In their natural growth conditions, cells are exposed to rapidly changing environments and must accordingly reprogram their gene expression patterns for cellular differentiation, development, and adaptation. In addition, they are often re-exposed to the same or different stimuli and can rapidly re-induce the genes required for cellular functions. This response is known as ‘transcriptional memory’ and increases the kinetics of reactivation. Although cells must repress unnecessary genes upon environmental changes, whether a gene remembers its previous transcriptionally inactive state remains unclear. In this study, we show that transcriptional repression of ∼540 genes in yeast occurs much more rapidly if the genes have been previously repressed during carbon source shifts. This novel transcriptional response has been termed transcriptional repression memory (TREM).
TREM may be induced by rapid dissociation of activators from promoters. Alternatively, repressors that bind to active promoters could induce TREM. A conserved histone deacetylase, Rpd3 functions as a transcriptional repressor and is the catalytic subunit of at least two distinct HDACs. Rpd3 large (Rpd3L) HDAC includes more than 10 subunits and presumably deacetylates histones at promoter regions. Genome-wide chromatin immunoprecipitation-DNA microarray (ChIP-ChIP) analyses revealed that Rpd3L associates with actively transcribed genes. Consistent with this data, the loss of Rpd3L increases histone acetylation at active promoters. In contrast, Rpd3 small (Rpd3S) HDAC primarily deacetylates histones within coding regions to suppress initiation from cryptic promoters, and histone exchange within coding regions, and RNA Pol II elongation.
Interestingly, Rpd3L targeted to active promoters induces TREM. Mutants for Rpd3L but not for Rpd3S exhibit increased acetylation at active promoters and delay TREM significantly. Surprisingly, the interaction between H3K4me3 enriched at active promoters and Rpd3L via the Pho23 PHD finger is critical to promote histone deacetylation and TREM by Rpd3L. Therefore, we propose that an active mark, H3K4me3 enriched at active promoters, instructs Rpd3L HDAC to induce histone deacetylation and TREM.
In this study, we show, for the first time, that many yeast genes exhibit ‘memory’ of their preceding transcriptional inactive state, and this phenomenon is termed TREM. TREM seems to be biologically important because enhancement of transcriptional repression via TREM may save cellular energy and resources including transcription machinery by rapidly turning off unnecessary genes for cellular functions. Recent studies have suggested that transcriptional/epigenetic memory plays an important role in innate immunity. Innate Lymphoid Cells (ILCs) mediate non-specific responses to allergens and were found to be hyperactivated upon re-exposure to the same or unrelated allergens. Importantly, a small portion of previously trained cells will become naïve cells once the allergen is eliminated. Repression of unnecessary or hyperactivated genes by TREM is likely important to generate naïve cells from trained cells.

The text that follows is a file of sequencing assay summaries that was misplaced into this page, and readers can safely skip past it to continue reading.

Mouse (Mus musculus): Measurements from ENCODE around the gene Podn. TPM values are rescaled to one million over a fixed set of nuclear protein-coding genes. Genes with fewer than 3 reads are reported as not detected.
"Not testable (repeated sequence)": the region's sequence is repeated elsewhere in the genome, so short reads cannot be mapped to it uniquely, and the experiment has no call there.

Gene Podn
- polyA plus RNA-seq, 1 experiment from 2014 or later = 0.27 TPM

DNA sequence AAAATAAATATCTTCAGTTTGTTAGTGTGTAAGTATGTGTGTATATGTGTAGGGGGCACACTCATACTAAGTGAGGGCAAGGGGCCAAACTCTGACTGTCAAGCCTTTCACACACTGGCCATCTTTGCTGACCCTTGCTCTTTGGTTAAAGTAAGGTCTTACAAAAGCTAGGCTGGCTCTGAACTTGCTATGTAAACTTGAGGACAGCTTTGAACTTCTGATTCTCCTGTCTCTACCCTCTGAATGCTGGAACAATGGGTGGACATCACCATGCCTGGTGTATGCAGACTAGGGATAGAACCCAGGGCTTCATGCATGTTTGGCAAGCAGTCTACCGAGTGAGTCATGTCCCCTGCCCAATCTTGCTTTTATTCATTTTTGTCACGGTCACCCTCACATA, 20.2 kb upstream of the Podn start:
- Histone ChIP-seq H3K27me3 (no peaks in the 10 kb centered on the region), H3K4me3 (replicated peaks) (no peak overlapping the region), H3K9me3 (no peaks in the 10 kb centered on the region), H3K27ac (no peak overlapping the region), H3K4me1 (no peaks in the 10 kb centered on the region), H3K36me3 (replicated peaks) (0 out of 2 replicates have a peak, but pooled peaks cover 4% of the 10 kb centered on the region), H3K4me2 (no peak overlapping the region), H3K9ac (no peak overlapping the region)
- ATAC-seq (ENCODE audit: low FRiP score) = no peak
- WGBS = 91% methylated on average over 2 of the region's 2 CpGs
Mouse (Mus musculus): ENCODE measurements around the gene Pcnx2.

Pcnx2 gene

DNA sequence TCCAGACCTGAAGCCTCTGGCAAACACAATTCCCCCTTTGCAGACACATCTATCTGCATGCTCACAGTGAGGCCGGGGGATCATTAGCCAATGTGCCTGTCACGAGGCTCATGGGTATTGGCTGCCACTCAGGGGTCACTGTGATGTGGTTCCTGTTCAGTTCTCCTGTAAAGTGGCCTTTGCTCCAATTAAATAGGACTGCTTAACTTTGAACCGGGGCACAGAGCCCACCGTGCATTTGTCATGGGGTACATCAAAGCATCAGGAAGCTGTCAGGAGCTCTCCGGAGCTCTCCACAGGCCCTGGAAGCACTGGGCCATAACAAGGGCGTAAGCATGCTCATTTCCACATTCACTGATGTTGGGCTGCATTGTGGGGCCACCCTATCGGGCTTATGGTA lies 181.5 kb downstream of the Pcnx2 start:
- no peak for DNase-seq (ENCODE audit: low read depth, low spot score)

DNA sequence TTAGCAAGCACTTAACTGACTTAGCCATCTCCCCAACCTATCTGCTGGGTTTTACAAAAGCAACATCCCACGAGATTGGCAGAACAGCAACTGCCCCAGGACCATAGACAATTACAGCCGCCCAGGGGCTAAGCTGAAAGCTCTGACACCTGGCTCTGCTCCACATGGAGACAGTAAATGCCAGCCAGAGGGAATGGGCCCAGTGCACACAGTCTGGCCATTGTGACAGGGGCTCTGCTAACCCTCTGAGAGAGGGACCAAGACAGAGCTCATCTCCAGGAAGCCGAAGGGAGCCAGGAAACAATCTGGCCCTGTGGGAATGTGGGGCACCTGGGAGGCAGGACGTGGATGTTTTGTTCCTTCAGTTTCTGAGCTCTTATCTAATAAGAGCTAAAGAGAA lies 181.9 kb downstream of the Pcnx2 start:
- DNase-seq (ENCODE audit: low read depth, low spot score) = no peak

Figure 1. Rpd3L is required for TREM. (A) Expression profiles of 544 TREM genes. RNA samples from PHO23 and pho23Δ strains were analyzed by strand-specific RNA sequencing. The TREM genes identified in PHO23 strains are visualized. (B) GO analysis of TREM genes. Many TREM genes are involved in ribosomal RNA processing and ribosomal large or small subunit biogenesis. (C) TREM of 250 genes is significantly delayed in pho23Δ cells. The ratio of transcript levels for 250 genes in pho23Δ over those in PHO23 are visualized. Bottom panel shows the averaged expression ratios at each time point. A strong difference in transcript levels is seen during the second galactose pulse. (D) TREM of 294 genes is not regulated by Pho23. The ratio of transcript levels is shown as in (C). (E) GO analysis of Pho23-sensitive and Pho23-insensitive genes. Whereas Pho23-sensitive genes are enriched for rRNA processing and ribosomal subunit biogenesis, Pho23-insensitive genes are mostly involved in DNA replication and DNA damage response.
Figure 2. Transcriptional memory and models for regulation of TREM by Rpd3L. (A) When cells are exposed to a stimulus, the genes necessary for cellular functions are induced (first induction). Transcriptional memory upon re-exposure to the same stimulus significantly increases the rate of gene activation (second induction). (B) In contrast, unnecessary genes are repressed by a stimulus (first repression). TREM upon re-exposure to the same stimulus promotes optimal gene repression (second repression). (C) Hypoacetylation mediated by the Rpd3L-H3K4me3 interaction results in optimal repression of unnecessary genes by TREM. (D) Hyperacetylation by the loss of Rpd3L or by the loss of the Pho23 PHD finger-H3K4me3 interaction result in sustained expression of unnecessary genes.
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Bo Bae Lee et al., Rpd3L HDAC links H3K4me3 to transcriptional repression memory, September 2018, Nucleic Acids Research, Vol 46, 8261-8274